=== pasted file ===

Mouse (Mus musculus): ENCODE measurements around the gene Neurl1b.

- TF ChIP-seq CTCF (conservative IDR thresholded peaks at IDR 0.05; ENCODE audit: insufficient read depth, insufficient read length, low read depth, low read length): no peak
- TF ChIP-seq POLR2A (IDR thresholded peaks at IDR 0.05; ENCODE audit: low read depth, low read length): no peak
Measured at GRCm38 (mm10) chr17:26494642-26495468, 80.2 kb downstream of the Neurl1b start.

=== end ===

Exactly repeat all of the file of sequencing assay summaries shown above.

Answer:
Mouse (Mus musculus): ENCODE measurements around the gene Neurl1b.

- TF ChIP-seq CTCF (conservative IDR thresholded peaks at IDR 0.05; ENCODE audit: insufficient read depth, insufficient read length, low read depth, low read length): no peak
- TF ChIP-seq POLR2A (IDR thresholded peaks at IDR 0.05; ENCODE audit: low read depth, low read length): no peak
Measured at GRCm38 (mm10) chr17:26494642-26495468, 80.2 kb downstream of the Neurl1b start.